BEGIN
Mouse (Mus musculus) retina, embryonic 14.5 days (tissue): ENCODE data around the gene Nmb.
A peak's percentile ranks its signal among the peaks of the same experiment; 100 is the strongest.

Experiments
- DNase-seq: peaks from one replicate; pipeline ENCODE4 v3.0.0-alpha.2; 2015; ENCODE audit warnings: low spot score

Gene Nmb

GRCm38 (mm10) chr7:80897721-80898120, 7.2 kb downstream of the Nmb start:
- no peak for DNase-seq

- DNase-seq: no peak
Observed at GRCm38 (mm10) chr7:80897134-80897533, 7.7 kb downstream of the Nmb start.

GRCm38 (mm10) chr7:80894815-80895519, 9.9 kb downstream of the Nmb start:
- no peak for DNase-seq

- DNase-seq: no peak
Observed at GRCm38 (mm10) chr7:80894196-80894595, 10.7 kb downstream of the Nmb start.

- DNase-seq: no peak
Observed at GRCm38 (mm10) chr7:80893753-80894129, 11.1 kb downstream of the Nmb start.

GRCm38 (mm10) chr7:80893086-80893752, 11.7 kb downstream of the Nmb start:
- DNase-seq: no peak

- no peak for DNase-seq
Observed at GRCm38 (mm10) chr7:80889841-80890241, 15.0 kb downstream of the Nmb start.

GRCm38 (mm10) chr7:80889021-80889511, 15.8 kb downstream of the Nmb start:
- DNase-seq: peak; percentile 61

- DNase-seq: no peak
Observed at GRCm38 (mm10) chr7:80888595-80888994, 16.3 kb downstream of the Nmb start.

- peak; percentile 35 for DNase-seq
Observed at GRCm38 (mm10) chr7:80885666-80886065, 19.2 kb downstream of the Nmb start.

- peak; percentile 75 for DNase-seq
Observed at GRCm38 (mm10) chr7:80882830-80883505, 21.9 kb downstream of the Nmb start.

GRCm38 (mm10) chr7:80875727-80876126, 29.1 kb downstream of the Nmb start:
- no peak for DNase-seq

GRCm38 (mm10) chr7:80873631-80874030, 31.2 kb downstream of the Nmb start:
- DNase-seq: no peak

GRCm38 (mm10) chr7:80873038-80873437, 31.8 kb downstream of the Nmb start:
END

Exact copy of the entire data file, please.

Mouse (Mus musculus) retina, embryonic 14.5 days (tissue): ENCODE data around the gene Nmb.
A peak's percentile ranks its signal among the peaks of the same experiment; 100 is the strongest.

Experiments
- DNase-seq: peaks from one replicate; pipeline ENCODE4 v3.0.0-alpha.2; 2015; ENCODE audit warnings: low spot score

Gene Nmb

GRCm38 (mm10) chr7:80897721-80898120, 7.2 kb downstream of the Nmb start:
- no peak for DNase-seq

- DNase-seq: no peak
Observed at GRCm38 (mm10) chr7:80897134-80897533, 7.7 kb downstream of the Nmb start.

GRCm38 (mm10) chr7:80894815-80895519, 9.9 kb downstream of the Nmb start:
- no peak for DNase-seq

- DNase-seq: no peak
Observed at GRCm38 (mm10) chr7:80894196-80894595, 10.7 kb downstream of the Nmb start.

- DNase-seq: no peak
Observed at GRCm38 (mm10) chr7:80893753-80894129, 11.1 kb downstream of the Nmb start.

GRCm38 (mm10) chr7:80893086-80893752, 11.7 kb downstream of the Nmb start:
- DNase-seq: no peak

- no peak for DNase-seq
Observed at GRCm38 (mm10) chr7:80889841-80890241, 15.0 kb downstream of the Nmb start.

GRCm38 (mm10) chr7:80889021-80889511, 15.8 kb downstream of the Nmb start:
- DNase-seq: peak; percentile 61

- DNase-seq: no peak
Observed at GRCm38 (mm10) chr7:80888595-80888994, 16.3 kb downstream of the Nmb start.

- peak; percentile 35 for DNase-seq
Observed at GRCm38 (mm10) chr7:80885666-80886065, 19.2 kb downstream of the Nmb start.

- peak; percentile 75 for DNase-seq
Observed at GRCm38 (mm10) chr7:80882830-80883505, 21.9 kb downstream of the Nmb start.

GRCm38 (mm10) chr7:80875727-80876126, 29.1 kb downstream of the Nmb start:
- no peak for DNase-seq

GRCm38 (mm10) chr7:80873631-80874030, 31.2 kb downstream of the Nmb start:
- DNase-seq: no peak

GRCm38 (mm10) chr7:80873038-80873437, 31.8 kb downstream of the Nmb start: